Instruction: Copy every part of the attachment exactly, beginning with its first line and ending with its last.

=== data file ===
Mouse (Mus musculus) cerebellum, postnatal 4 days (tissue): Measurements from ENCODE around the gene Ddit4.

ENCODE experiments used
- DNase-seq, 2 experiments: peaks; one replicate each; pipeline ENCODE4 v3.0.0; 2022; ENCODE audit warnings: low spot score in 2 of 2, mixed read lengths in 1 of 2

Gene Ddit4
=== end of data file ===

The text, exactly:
Mouse (Mus musculus) cerebellum, postnatal 4 days (tissue): Measurements from ENCODE around the gene Ddit4.

ENCODE experiments used
- DNase-seq, 2 experiments: peaks; one replicate each; pipeline ENCODE4 v3.0.0; 2022; ENCODE audit warnings: low spot score in 2 of 2, mixed read lengths in 1 of 2

Gene Ddit4